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Political Decentralization, Women's Reservation and Child Health Outcomes: A Case Study of Rural Bihar

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  • Santosh Kumar

    (University of Washington)

  • Nishith Prakash

    (University of Connecticut)

Abstract

In this paper, we investigate the impact of political decentralization and gender quota in local governance on different measures of health outcomes and behaviors. We use multiple waves of District Level Household Survey (DLHS) for two states in India, Bihar and Jharkhand, and employ differences-in-differences (DID) methodology to estimate the impacts. We find that political decentralization is positively associated with higher probabilities of institutional births, safe delivery, and births in public health facilities. We also find increased survival rate of children belonging to richer households. We argue that our results are consistent with local leaders having better information or greater concern for women and child health as argued in the literature (Bhalotra and Figuera, 2012). JEL Classification: I38, J15, J78 Key words: Affirmative Action, Woman, Ante-Natal Care, Institutional Delivery, Child Mortality, India

Suggested Citation

  • Santosh Kumar & Nishith Prakash, 2012. "Political Decentralization, Women's Reservation and Child Health Outcomes: A Case Study of Rural Bihar," Working papers 2012-18, University of Connecticut, Department of Economics.
  • Handle: RePEc:uct:uconnp:2012-18
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    References listed on IDEAS

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    1. Irma Clots-Figueras, 2012. "Are Female Leaders Good for Education? Evidence from India," American Economic Journal: Applied Economics, American Economic Association, vol. 4(1), pages 212-244, January.
    2. Chin, Aimee & Prakash, Nishith, 2011. "The redistributive effects of political reservation for minorities: Evidence from India," Journal of Development Economics, Elsevier, vol. 96(2), pages 265-277, November.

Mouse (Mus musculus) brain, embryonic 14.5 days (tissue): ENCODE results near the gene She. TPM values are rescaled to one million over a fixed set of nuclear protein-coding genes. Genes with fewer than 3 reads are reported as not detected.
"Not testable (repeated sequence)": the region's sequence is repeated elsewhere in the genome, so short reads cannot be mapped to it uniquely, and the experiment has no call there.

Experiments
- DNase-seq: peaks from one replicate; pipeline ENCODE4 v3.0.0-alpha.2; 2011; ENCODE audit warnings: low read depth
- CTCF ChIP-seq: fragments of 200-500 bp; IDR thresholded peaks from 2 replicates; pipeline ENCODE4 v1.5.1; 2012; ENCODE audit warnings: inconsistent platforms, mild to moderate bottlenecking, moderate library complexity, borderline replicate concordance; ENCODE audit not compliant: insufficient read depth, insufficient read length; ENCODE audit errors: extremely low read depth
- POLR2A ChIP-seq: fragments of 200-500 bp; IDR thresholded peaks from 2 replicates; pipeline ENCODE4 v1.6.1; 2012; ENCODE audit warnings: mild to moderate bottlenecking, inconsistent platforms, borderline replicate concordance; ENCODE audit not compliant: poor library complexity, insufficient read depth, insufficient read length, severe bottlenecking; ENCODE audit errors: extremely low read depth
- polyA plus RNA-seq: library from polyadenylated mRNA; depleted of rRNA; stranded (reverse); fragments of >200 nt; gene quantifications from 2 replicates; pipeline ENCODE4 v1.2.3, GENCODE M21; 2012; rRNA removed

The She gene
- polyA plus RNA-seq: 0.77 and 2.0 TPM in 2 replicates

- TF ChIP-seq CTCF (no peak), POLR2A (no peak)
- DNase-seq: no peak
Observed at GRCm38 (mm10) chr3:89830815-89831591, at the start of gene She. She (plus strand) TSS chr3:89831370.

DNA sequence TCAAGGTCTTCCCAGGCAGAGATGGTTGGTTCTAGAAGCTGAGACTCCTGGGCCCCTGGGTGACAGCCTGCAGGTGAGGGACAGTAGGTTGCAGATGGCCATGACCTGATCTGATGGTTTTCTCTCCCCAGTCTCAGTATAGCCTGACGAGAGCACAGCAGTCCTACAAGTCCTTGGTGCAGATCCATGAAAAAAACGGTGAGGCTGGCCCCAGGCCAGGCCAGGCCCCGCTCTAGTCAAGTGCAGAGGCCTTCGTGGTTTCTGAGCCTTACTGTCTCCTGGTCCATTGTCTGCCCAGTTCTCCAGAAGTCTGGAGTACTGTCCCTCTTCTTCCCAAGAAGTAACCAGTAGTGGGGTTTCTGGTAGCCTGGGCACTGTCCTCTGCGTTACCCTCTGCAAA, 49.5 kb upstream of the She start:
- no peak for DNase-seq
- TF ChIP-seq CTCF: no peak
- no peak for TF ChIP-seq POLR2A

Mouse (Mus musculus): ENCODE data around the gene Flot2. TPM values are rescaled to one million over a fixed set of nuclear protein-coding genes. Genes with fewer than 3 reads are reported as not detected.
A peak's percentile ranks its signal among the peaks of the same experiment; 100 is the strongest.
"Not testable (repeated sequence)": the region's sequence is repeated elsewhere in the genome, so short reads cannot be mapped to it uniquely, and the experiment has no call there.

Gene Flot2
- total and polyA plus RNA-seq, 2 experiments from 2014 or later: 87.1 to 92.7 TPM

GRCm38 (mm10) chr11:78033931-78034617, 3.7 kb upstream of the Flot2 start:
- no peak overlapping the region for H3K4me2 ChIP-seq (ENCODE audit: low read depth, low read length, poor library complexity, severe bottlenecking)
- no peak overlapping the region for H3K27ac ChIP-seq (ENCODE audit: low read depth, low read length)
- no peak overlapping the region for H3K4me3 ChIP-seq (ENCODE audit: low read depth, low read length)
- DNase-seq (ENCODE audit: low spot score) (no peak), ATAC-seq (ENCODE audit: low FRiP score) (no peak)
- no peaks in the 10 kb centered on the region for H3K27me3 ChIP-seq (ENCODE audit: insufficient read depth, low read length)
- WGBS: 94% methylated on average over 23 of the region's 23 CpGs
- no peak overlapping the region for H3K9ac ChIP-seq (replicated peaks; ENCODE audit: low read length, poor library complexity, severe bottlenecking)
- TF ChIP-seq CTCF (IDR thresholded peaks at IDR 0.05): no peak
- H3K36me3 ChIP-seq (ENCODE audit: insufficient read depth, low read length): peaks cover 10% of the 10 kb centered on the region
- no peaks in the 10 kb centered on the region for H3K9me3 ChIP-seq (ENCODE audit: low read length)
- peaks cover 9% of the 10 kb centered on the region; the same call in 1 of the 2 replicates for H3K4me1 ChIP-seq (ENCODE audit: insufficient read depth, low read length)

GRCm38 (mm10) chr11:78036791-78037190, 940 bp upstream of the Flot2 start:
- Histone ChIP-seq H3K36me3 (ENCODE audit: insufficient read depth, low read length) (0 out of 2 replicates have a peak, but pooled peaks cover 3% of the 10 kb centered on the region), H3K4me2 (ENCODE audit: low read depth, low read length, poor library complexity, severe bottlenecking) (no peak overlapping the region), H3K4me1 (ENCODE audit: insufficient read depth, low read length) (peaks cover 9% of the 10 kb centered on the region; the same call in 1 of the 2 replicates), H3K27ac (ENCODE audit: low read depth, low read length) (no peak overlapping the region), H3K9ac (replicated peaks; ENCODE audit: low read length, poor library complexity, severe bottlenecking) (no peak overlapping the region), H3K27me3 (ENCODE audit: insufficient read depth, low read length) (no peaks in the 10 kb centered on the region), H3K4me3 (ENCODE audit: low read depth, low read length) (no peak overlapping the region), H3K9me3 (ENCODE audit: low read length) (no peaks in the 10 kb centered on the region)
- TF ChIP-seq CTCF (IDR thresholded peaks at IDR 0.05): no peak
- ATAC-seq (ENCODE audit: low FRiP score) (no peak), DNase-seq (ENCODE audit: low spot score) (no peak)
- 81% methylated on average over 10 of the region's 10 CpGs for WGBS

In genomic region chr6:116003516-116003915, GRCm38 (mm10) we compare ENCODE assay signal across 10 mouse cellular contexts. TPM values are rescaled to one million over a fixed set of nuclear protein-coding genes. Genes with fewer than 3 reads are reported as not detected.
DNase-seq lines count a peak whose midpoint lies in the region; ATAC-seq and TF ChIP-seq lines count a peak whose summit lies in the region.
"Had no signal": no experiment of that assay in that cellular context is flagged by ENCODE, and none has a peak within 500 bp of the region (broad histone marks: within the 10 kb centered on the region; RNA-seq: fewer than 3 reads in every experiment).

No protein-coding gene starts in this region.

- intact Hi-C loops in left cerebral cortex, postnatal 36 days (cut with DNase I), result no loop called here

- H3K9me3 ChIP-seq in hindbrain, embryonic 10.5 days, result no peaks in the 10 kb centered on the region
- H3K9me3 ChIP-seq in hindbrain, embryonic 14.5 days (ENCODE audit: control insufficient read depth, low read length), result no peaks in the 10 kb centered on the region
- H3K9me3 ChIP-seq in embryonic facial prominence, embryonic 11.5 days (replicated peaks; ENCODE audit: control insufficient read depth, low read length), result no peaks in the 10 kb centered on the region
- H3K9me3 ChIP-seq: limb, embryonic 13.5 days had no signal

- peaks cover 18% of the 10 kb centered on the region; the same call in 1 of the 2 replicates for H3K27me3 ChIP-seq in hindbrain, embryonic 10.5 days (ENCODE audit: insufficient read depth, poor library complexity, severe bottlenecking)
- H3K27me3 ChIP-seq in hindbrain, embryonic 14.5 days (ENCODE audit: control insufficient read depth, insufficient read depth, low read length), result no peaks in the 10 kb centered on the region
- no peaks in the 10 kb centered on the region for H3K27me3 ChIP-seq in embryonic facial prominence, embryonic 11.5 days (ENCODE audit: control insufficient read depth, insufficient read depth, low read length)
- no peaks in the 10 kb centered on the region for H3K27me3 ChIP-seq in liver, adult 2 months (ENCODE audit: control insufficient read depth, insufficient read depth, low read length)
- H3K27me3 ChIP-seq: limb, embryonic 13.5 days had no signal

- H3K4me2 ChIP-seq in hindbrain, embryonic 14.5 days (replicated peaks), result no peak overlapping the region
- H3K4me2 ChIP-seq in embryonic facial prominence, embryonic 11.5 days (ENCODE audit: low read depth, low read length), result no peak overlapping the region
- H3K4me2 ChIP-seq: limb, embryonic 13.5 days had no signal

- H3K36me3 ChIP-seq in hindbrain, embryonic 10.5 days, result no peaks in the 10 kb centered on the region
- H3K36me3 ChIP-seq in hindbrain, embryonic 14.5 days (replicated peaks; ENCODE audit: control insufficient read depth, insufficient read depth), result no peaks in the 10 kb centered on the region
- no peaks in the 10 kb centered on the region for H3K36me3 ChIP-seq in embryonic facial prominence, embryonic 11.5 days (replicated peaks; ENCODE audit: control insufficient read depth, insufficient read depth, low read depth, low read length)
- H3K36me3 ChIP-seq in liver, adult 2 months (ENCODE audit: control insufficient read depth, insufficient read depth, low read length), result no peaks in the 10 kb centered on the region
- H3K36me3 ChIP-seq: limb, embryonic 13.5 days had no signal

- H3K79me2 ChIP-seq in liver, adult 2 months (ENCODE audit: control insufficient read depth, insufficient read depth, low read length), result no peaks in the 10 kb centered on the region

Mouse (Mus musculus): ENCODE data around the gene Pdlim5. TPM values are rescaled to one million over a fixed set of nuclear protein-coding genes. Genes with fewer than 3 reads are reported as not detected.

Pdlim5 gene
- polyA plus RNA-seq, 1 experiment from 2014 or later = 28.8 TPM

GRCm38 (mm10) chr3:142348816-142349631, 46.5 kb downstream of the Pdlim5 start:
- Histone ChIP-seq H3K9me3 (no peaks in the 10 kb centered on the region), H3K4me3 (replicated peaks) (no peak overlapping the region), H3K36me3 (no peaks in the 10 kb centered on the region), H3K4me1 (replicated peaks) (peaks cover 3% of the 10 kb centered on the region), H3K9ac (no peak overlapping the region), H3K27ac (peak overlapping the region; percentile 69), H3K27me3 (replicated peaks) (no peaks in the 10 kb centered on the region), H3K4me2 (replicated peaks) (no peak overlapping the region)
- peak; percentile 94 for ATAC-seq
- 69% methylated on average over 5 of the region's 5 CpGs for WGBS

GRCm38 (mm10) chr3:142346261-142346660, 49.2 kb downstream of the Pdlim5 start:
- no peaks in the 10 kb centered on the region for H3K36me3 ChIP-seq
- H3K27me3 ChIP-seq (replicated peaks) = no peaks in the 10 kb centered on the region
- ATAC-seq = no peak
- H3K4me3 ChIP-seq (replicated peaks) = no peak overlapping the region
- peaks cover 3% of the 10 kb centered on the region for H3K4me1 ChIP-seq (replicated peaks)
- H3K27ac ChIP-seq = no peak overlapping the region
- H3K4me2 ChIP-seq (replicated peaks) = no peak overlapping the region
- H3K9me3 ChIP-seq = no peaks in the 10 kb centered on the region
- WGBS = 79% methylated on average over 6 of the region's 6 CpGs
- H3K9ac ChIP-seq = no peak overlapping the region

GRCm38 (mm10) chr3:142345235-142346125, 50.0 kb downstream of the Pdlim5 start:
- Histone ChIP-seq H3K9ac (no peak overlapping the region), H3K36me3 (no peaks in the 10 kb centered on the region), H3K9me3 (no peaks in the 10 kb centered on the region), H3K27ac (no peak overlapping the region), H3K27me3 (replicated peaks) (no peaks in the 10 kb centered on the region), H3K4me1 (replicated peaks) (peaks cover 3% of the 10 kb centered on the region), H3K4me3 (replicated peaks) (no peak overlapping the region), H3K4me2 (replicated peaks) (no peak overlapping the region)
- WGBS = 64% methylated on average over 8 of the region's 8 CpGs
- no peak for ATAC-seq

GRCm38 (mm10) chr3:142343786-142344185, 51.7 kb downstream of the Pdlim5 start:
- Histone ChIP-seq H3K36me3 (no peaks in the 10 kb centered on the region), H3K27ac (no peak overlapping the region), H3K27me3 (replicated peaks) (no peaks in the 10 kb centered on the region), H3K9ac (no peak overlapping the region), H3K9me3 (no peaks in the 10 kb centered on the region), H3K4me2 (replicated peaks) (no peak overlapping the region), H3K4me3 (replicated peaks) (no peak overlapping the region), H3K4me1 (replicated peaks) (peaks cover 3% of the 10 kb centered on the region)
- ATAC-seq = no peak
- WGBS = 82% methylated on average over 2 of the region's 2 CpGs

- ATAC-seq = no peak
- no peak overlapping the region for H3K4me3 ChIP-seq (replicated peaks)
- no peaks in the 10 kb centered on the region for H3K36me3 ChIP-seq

3. Sonia Bhalotra & Irma Clots-Figueras, 2014. "Health and the Political Agency of Women," American Economic Journal: Economic Policy, American Economic Association, vol. 6(2), pages 164-197, May.
    4. Raghabendra Chattopadhyay & Esther Duflo, 2004. "Women as Policy Makers: Evidence from a Randomized Policy Experiment in India," Econometrica, Econometric Society, vol. 72(5), pages 1409-1443, September.
    5. Timothy Besley & Rohini Pande & Lupin Rahman & Vijayendra Rao, 2004. "The Politics of Public Good Provision: Evidence from Indian Local Governments," Journal of the European Economic Association, MIT Press, vol. 2(2-3), pages 416-426, 04/05.
    6. Bardhan Pranab K. & Mookherjee Dilip & Parra Torrado Monica, 2010. "Impact of Political Reservations in West Bengal Local Governments on Anti-Poverty Targeting," Journal of Globalization and Development, De Gruyter, vol. 1(1), pages 1-38, January.
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    RePEc Biblio mentions

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    1. > Political Economy > Political Economy of Asia > Political Economy of India

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    Cited by:

    1. Joan Costa-Font & Divya Parmar, 2016. "Political agency and public healthcare: Evidence from India," WIDER Working Paper Series 135, World Institute for Development Economic Research (UNU-WIDER).
    2. Joan Costa-Font & Divya Parmar, 2016. "Political agency and public healthcare: Evidence from India," WIDER Working Paper Series wp-2016-135, World Institute for Development Economic Research (UNU-WIDER).
    3. Yuvraj Pathak & Karen Macours, 2017. "Women’s Political Reservation, Early Childhood Development, and Learning in India," Economic Development and Cultural Change, University of Chicago Press, vol. 65(4), pages 741-766.
    4. Duncan M. Wagana & Mike A. Iravo & Joyce D. Nzulwa & John M. Kihoro, 2016. "Effect of Financial and Political Decentralization on Service Delivery in County Governments in Kenya," International Journal of Academic Research in Business and Social Sciences, Human Resource Management Academic Research Society, International Journal of Academic Research in Business and Social Sciences, vol. 6(6), pages 304-320, June.

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    More about this item

    Keywords

    affirmative action; woman; ante-natal care; institutional delivery; child mortality; india;
    All these keywords.

    JEL classification:

    • I38 - Health, Education, and Welfare - - Welfare, Well-Being, and Poverty - - - Government Programs; Provision and Effects of Welfare Programs
    • J15 - Labor and Demographic Economics - - Demographic Economics - - - Economics of Minorities, Races, Indigenous Peoples, and Immigrants; Non-labor Discrimination
    • J78 - Labor and Demographic Economics - - Labor Discrimination - - - Public Policy (including comparable worth)

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